Ikea is raising the minimum hourly wage in its U.S. stores.
Beginning Jan. 1, the average minimum wage at Ikea will be $10.76 – a 17 percent increase to its current starting wage. But that rate is flexible, tied to the cost of living in its various store locations.
The Swedish furniture giant will base its minimum wage rates on MIT’s Living Wage Calculator, which factors in the cost of housing, food, medical care, transportation, and taxes. Ikea acting U.S. president Rob Olson told The Huffington Post that half of Ikea’s 13,651 employees will get a raise.
Olson said the lowest minimum wage will be $9 and the highest will top $13. According to the Los Angeles Times, Olson said:
The happier the co-worker, the happier the customer and the better the overall shopping experience. We wanted to be less concerned about the competition and more concerned about offering our co-workers a better everyday life.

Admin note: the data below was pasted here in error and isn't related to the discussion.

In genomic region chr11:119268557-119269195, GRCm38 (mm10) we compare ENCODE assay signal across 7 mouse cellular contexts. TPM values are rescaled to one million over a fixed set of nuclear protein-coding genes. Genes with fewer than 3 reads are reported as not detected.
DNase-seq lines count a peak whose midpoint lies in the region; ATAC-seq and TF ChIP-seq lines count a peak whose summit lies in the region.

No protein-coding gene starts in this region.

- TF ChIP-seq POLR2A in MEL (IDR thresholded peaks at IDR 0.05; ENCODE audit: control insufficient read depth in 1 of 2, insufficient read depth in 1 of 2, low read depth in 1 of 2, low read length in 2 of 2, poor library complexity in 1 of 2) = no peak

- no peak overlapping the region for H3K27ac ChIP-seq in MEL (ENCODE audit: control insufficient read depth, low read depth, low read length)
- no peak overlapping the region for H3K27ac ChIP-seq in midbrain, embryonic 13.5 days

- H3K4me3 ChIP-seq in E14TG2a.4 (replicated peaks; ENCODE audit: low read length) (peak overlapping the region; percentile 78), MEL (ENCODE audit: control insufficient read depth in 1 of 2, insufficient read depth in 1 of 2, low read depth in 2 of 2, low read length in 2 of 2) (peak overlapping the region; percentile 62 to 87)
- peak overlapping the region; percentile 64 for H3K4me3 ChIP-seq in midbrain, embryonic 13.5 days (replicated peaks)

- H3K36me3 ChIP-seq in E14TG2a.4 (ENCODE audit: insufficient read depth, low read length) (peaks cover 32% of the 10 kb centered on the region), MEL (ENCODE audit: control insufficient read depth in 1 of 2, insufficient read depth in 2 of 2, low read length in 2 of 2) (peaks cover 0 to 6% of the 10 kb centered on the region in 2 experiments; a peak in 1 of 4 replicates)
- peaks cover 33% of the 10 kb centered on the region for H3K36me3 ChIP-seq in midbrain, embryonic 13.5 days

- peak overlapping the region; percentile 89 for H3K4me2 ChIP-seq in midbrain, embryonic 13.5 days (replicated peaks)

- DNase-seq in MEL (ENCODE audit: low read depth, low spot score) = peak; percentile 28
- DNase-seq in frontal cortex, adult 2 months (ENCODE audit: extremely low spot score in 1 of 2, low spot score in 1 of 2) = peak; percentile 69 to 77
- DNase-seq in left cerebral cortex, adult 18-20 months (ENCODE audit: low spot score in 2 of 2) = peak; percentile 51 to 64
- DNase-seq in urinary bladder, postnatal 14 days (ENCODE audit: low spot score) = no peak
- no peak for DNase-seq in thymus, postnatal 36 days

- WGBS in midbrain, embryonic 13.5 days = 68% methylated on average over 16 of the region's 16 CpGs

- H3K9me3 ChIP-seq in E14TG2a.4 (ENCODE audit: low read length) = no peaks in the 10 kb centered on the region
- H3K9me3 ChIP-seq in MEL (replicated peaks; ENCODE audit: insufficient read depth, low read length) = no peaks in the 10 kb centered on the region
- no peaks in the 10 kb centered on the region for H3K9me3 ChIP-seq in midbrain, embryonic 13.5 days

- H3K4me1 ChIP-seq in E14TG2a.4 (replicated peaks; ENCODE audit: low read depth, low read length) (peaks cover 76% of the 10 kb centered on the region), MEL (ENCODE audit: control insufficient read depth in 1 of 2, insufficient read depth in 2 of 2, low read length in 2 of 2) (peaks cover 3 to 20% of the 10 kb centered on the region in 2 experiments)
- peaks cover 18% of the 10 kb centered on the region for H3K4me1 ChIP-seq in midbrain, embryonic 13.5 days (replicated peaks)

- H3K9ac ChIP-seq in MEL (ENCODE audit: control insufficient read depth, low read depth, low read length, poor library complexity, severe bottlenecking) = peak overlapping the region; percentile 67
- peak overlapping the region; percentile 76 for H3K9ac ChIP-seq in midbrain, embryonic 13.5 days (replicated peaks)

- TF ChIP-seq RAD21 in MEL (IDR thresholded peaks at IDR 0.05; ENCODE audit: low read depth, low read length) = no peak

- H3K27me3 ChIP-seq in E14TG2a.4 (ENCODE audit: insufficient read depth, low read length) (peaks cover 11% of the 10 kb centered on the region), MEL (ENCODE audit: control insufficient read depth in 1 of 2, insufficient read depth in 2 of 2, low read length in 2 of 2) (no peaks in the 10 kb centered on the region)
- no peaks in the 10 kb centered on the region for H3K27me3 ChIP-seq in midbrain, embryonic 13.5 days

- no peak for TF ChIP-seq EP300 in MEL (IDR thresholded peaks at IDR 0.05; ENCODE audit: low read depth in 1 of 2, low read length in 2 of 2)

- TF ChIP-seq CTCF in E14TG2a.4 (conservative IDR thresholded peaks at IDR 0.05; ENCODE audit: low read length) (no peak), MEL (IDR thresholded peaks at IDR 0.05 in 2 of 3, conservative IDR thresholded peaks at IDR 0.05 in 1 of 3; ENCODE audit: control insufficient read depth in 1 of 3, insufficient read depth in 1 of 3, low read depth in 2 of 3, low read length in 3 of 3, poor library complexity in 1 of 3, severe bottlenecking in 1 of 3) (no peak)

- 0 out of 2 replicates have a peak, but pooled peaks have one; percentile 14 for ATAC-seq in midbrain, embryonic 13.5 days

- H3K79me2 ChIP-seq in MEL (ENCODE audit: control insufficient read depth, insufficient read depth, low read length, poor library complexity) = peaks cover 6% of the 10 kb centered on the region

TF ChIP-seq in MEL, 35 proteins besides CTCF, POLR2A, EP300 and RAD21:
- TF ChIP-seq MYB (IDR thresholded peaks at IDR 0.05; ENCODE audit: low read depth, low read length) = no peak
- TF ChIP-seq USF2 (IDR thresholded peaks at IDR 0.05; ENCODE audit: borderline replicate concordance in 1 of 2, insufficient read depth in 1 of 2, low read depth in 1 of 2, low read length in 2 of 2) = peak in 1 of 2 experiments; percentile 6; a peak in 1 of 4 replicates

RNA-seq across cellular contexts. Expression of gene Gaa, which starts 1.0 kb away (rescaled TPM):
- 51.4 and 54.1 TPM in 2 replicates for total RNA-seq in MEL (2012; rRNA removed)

Ikea said it will not raise its prices to help pay for the cost of increasing its minimum wage.
As the debate over raising the federal minimum wage continues, Ikea joins a growing group of retailers and state and municipal governments in instituting their own minimum wage hikes.
Earlier this year, Gap announced it was raising its minimum wage to $9 this month and $10 in June 2015. The Seattle City Council passed a $15-an-hour minimum wage in early June. So far in 2014, 38 states have considered bills to increase their minimum wage, the LAT said. Eight states and Washington, D.C., have passed new wage laws.
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